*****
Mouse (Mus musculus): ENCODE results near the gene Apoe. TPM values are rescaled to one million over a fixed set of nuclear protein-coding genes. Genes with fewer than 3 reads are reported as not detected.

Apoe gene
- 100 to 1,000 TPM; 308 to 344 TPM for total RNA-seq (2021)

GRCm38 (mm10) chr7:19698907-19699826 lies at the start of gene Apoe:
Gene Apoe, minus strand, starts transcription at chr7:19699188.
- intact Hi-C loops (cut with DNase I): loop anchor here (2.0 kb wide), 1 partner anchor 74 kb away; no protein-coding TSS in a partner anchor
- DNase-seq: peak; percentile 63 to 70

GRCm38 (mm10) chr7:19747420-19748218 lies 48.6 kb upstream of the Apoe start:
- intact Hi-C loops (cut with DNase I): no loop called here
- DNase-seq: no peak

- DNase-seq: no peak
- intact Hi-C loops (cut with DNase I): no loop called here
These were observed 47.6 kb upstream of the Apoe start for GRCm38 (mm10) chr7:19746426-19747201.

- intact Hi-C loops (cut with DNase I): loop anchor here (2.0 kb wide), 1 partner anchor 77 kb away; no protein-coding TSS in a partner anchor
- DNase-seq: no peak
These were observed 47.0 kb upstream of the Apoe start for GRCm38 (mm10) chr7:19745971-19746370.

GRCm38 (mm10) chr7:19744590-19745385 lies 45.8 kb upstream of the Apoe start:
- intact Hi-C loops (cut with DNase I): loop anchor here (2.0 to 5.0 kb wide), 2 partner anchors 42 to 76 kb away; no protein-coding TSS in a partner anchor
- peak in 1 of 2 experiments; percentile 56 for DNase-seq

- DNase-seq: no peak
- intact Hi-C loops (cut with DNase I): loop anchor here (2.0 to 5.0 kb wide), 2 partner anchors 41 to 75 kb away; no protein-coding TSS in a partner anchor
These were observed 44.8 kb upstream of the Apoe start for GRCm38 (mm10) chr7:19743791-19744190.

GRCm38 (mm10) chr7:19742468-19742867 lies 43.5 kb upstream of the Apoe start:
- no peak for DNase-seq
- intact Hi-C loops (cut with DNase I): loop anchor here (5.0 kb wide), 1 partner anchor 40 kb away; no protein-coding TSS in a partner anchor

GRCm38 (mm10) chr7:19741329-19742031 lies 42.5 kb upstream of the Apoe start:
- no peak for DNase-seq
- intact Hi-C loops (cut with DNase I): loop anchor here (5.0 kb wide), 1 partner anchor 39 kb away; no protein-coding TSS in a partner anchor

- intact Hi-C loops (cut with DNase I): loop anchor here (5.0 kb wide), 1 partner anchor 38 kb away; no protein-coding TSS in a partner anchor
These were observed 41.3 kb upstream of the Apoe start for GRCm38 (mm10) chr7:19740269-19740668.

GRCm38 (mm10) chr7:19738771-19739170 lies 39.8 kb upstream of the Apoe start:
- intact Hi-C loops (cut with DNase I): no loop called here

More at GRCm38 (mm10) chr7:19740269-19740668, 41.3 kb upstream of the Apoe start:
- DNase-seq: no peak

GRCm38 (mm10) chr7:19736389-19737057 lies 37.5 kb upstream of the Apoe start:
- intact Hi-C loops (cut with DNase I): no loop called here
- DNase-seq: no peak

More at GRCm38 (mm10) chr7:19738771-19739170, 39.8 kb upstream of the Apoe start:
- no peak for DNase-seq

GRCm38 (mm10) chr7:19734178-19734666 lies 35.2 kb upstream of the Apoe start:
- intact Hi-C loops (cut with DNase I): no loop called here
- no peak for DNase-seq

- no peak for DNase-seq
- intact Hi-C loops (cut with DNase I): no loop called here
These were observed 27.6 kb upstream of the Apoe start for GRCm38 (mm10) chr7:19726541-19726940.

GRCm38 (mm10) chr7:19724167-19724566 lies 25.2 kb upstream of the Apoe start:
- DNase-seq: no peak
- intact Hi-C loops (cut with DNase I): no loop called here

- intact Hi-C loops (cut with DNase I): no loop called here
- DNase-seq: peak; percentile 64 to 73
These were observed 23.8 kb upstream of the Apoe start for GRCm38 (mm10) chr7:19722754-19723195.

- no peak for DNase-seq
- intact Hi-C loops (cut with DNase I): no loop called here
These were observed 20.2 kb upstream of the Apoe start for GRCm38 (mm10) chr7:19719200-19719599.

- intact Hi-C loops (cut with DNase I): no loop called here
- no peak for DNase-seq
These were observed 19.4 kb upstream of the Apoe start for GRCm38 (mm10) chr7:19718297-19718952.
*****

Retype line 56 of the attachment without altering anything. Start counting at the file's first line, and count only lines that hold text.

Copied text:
- no peak for DNase-seq